IT services providers sign up to apprentice scheme

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IT services providers sign up to apprentice scheme

Karl Flinders

UK IT service providers have agreed to take on more IT apprentices to help bridge the gap between education and the workplace, as part of a government-backed scheme.

The Ministry of Justice and private charity Business in the Community have backed the project. Nine of the biggest UK IT service providers have agreed to a charter for employing IT apprentices.

Accenture, Atos, Capgemini, CSC, Fujitsu, HP, Logica, Siemens and Steria have all signed up to the charter, which aims to help students further their careers in IT.

The companies agreed to offer standardised apprenticeships in six roles. These are software development, testing, IT support, project management, networks and business analysis.

Companies such as Accenture – which takes IT apprentices from A-level to degree level and is currently training 1300 people over two years – have schemes that meet the principles of the charter. They have now standardised the six roles to prepare for recruitment in September 2012.

By collectively re-examining their recruitment approach, they are seeking to bridge the gap between college and the workplace, encouraging more opportunities for young people and open up the industry to a more diverse pool of talent,” said Sarah Gibb, director of skills and workplace learning at Business in the Community (BITC).

“By collaborating in this way, the IT industry can more effectively address the skills gap and strengthen appeal of IT careers, particularly for women. Committing to this charter provides a consistency of approach that benefits IT industry as a whole. BITC encourages all industries to look at innovative ways they can work together to mobilise more young people into the UK workforce and so feed the roots of UK PLC’s future success.”

The charter principles mean the companies agree to:

  • Review resourcing approaches to see where opportunities can be offered to apprentices;
  • Work in partnership with National Apprenticeship Service (NAS), e-skills UK the apprenticeships workstream of the government ICT capability strategy and other supportive agencies to create a small number of nationally accredited standard entry points that can be used to provide careers advice to students at school or college and made available through e-communication channels;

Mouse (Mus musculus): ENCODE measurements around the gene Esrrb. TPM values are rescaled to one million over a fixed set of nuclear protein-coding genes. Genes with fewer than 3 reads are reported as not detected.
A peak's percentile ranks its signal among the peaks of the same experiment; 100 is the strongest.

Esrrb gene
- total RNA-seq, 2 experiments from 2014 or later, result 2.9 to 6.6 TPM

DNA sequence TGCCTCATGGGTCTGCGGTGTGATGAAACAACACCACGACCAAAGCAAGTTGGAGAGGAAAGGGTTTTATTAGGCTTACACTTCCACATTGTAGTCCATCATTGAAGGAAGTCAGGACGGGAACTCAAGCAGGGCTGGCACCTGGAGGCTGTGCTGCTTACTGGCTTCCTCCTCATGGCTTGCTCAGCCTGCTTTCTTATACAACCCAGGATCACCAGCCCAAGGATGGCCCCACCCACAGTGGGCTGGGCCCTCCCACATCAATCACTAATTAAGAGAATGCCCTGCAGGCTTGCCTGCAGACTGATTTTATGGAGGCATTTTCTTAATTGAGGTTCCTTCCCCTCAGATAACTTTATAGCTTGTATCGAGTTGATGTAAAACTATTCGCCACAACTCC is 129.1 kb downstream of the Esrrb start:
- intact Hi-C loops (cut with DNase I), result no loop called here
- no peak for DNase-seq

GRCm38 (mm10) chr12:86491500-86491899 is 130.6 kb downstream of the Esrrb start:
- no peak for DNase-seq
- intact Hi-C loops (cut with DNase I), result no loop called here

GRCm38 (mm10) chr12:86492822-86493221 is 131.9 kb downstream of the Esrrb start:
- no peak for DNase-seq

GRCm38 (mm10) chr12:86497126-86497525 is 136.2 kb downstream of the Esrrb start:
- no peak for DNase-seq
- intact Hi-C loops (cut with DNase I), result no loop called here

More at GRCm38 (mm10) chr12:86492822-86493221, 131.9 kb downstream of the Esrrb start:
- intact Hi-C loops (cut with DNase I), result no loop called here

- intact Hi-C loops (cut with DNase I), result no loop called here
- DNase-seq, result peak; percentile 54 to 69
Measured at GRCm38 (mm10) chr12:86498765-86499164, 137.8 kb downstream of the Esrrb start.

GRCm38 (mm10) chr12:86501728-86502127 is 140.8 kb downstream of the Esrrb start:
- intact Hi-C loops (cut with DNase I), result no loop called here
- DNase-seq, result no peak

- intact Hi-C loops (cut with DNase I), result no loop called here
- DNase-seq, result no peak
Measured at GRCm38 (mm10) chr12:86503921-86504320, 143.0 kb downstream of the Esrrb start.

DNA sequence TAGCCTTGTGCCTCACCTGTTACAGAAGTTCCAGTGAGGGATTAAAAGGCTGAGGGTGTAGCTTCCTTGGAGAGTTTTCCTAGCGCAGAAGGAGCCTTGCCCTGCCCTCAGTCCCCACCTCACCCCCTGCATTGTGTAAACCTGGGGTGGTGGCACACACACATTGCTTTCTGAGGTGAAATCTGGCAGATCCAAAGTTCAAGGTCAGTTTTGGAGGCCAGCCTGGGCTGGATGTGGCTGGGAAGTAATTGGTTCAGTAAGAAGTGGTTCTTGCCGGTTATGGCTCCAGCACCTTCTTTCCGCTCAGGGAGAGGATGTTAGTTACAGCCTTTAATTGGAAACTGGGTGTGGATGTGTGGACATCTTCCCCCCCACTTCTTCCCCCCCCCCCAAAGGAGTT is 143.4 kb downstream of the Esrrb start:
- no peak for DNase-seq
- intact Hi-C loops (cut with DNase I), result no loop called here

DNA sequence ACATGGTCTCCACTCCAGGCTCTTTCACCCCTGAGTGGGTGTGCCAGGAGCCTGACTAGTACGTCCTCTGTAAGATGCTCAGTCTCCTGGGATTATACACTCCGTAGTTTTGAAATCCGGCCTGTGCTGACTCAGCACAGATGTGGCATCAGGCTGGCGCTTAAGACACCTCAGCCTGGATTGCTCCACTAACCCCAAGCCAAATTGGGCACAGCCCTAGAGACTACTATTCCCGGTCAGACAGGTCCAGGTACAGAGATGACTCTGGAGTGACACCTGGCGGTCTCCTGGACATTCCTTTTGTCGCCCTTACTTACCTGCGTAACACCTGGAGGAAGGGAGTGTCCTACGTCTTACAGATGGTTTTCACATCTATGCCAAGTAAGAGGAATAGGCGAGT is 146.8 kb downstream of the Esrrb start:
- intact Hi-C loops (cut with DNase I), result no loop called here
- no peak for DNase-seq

• Work together to aggregate demand enabling education partners to create efficient and cost-effective delivery models for all parties in the sector to benefit from;
  • Develop apprentice programmes to provide routes to gaining IT professional status and to supplement core skills entry points where appropriate;
  • Encourage diversity of applications into the IT service sector;
  • Ensure there are consistent standards for the IT service sector recognised by all in the sector as high quality, fit for purpose in a highly fluid skills environment and motivating as a career route for entrants at this level;
  • To promote a positive image of the IT service sector in schools and colleges;
  • To align the education and long-term career development opportunities to provide clarity and transparency for those wanting a career in IT; and 
  • To strengthen commitment to long-term career development and training of apprentices through structured career pathways.

Indian IT giant Wipro recently said it could give UK IT students training to close a perceived shortcoming in IT and engineering training in the UK.

According to The Telegraph, Wipro chairman Azim Premji offered to take UK students to India for 12 months to be trained up in software, IT and engineering.

Premji was speaking to The Telegraph at the World Economic forum in Davos. Indian IT services firm HCL also used the event to announce a plan to offer training to UK students.

In the Wipro programme, students would receive three months' classroom-based training and nine months' work-based training.

The idea emerged when Premji met Prime Minister David Cameron when he travelled to India in 2010. Premji told The Telegraph that he and Cameron had talked about education and in particular the shortcomings of IT and engineering education.


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